dsc_0074Compiled from the works of Saint Bernard by Guilelmus Tornacensis, Benedictine monk. It’s hard to know how to characterize Bernard of Clairvaux. On the one hand, he is called the “honey-tongued doctor” for his eloquent writings on the love of God. On the other hand, he rallied soldiers to kill Muslims. He wrote eloquently on humility; then again, he loved being close to the seat of power and was an adviser to five popes. What Bernard is remembered for today, more than his reforming zeal and crusade preaching, is his mystical writings. His best known work is On Loving God, in which he states his purpose at the beginning: “You wish me to tell you why and how God should be loved. My answer is that God himself is the reason he is to be loved.”

His other great literary legacy is Sermons on the Song of Songs, 86 sermons on the spiritual life that, in fact, only tangentially touch on the biblical text. One passage in

particular speaks aptly to Bernard’s lifelong passion to know God (and, likely, the temptations that troubled him).dsc_0070

After the death of his mother, fearing the snares and temptations of the world, he resolved to embrace the newly established and very austere institute of the Cistercian Order, of which he was destined to become the greatest ornament. He also persuaded his brothers and several of his friends to follow his example. In 1113, St. Bernard, with thirty young noblemen, presented himself to the holy Abbot, St. Stephen, at Citeaux. After a novitiate spent in great fervor, he made his profession in the following year. His superior soon after, seeing the great progress he had made in the spiritual life, sent him with twelve monks to found a new monastery, which afterward became known as the celebrated Abbey of Clairvaux. St. Bernard was at once appointed Abbot and began that active life which has rendered him the most conspicuous figure in the history of the 12th century. He founded numerous other monasteries, composed a number of works and undertook many journeys for the honor of God. Several Bishoprics were offered him, but he refused them all. The reputation of St. Bernard spread far and wide; even the Popes were governed by his advice. He was commissioned by Pope Eugene III to preach the second Crusade. In obedience to the Sovereign Pontiff he traveled through France and Germany, and aroused the greatest enthusiasm for the holy war among the masses of the population. The failure of the expedition raised a great storm against the saint, but he attributed it to the sins of the Crusaders. St. Bernard was eminently endowed with the gift of miracles. He died on August 20, 1153. His feast day is August 20.

Goff B389 ; Bod-inc,; B-178; GW; 3929; Hain-Copinger; 2926*; ISTC,; ib00389000; O


The Newberry Library ; Kalamazoo MI, Western Michigan Univ., (no longer there now at Our Lady of Gethsemani Abby); Library of Congress.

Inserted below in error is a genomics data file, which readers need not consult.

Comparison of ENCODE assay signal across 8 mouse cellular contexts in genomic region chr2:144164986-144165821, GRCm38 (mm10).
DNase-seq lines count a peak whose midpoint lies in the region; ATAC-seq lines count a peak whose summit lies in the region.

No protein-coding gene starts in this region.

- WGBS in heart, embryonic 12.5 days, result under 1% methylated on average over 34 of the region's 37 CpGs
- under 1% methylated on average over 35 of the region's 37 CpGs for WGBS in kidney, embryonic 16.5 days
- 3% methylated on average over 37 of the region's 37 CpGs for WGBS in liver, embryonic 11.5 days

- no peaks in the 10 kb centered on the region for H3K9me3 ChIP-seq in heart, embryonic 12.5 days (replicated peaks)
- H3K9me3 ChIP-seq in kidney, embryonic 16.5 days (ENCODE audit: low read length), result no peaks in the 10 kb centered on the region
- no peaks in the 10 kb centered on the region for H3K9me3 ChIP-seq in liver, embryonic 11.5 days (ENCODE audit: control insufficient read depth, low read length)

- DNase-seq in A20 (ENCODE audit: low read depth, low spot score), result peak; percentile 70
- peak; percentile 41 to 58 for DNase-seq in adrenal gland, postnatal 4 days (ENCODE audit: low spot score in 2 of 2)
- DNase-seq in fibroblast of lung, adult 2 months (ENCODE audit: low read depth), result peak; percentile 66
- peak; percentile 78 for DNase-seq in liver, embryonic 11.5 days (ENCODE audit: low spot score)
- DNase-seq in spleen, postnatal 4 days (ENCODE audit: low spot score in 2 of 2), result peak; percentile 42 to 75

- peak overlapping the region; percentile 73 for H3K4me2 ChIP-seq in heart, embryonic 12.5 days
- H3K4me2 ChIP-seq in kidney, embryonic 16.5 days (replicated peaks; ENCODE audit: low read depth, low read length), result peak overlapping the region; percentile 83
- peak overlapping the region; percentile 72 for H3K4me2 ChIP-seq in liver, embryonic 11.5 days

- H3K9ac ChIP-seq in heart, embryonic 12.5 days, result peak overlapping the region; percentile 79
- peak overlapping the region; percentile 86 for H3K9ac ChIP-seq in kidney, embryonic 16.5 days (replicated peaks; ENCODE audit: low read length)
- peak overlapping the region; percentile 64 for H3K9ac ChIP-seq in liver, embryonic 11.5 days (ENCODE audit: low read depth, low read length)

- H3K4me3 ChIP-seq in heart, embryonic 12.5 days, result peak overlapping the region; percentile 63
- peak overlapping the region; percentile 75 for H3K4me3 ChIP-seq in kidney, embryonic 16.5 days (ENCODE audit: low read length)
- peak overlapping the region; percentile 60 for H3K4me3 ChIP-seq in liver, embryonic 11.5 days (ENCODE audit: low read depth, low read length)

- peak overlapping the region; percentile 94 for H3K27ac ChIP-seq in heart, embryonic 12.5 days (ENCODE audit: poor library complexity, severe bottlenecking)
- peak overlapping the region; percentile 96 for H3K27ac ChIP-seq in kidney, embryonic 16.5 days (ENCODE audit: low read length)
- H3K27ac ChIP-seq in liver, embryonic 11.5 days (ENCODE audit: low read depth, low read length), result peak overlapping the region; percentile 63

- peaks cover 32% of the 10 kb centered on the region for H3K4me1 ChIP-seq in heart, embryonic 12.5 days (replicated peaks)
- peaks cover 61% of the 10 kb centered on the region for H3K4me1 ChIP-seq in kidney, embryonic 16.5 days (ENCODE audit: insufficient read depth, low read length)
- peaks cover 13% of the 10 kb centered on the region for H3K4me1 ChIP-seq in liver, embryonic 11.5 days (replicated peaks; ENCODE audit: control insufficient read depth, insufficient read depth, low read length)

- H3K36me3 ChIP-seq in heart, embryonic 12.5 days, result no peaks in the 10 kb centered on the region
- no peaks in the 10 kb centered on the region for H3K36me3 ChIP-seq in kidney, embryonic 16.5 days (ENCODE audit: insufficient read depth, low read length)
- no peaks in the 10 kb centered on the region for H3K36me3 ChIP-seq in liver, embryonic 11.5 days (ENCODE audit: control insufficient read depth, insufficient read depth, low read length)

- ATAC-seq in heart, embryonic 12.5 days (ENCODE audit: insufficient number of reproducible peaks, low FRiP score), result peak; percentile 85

All copies of this text are quite rare in the US , the first edition Goff B-388 (before 1470) there are 5 copies :Our Lady of Gethsemani Abby; Brown University ;Huntington; Newbury; Princeton. Then this edition, the nGoff B-390 Paris 1499 Our Lady of Gethsemani Abby; Yale; Iowa; Fordham; San Diego.

        Making for only 13 copies of this important text listed in the US by the ISTC.


4)   836G

   Blanchellus, Menghus(Bianchelli, Mengo ) 1440-1520    

         Super logicam Pauli Veneti expositio et quaestiones (Menghi Fauentini viri clarissimi in Pauli Veneti logicam commentum cu[m] questionibus quibusdam.)  

 Impressu[m] Venetiis :[Per] Antoniu[m] [et] strata de Cremona.1483        18,000    

 Quarto a-t8 u6.   This copy is bound in Quarter reverse calf over quarter sawn wooden boards. A very nice copy in original condition. With many pages with fifteenth century notes.

 Title from incipit on a2 recto./ Colophon reads: Me[n]ghi faue[n]tini viri clarissimii Pauli veneti logica[m] Co[m]e[n]tu[m] cu[m] q[uesti]onib[us] no[n]nullis feliciter finit. Impressu[m] Venetiis Su[m]ma cu[m] dilige[n]tia [per] Antoniu[m] & strata de Cremona. Anno ab i[n]carnat[i]o[n]e d[omin]ni. Mcccclxxxiii. vi calendas Septe[m]bris. Joha[n]ne mocenico iclito veneto[rum] duce./ Text printed in 2 columns; 46 lines.

With initial spaces; without foliation and catchwords.


This is a very Rare philosophical treatise by the philosopher and physician M. Blanchellus (about 1440-1520), giving an explanation of the work of Paul of Venice, the important logician and realist of the Middle Ages. Took part in a “disputation” with Pico della Mirandola in Florence.             

Goff B693; HR 3228; IBE 1072; IGI 1751; BSB-Ink B-545; GW 4406 (only one  copy in the U.S.A: San Marino CA, The Huntington Library)

5)   776G . Hilarius, Episcopus Pictaviensis (315-367/68) [ed. Cribellus, Georgius,; fl. 1489]

Libri Sancti Hilarii de Trinitate contra Arianos, contra Constantium hereticum, contra Auxentium et de synodis fidei catholicae contra Arianos. – Liber Aurelii Augustini de Trinitate. [Georgio Crivellio edente.]

Mediolani : per magi strum Leonardum Pachel1489                                     $9,800

Folio π 2 A-I8, AA, BB8, a-k8, (except H, I, in sixes) complete. The last blank leaf is missing . This copy is bound in eighteenth century quarter calf. There is light damp stain at top margin, few minor wormholes in the beginning, touching a few letters, some thumbing to lower outer corners of first few leaves, small old red ink note to last leaf. There is small bookplate of the former Redemptorist seminary St. Alphonsus in Esopus, NY.


This is the Editio princeps of Hilary of Poitiers’ major theological work, issued with St. Augustine’s work on the same subject. “Hilary was said to be a defender of the divinity of Christ was a gentle and courteous man, devoted to writing some of the greatest theology on the Trinity, and was like his Master in being labeled a “disturber of the peace.”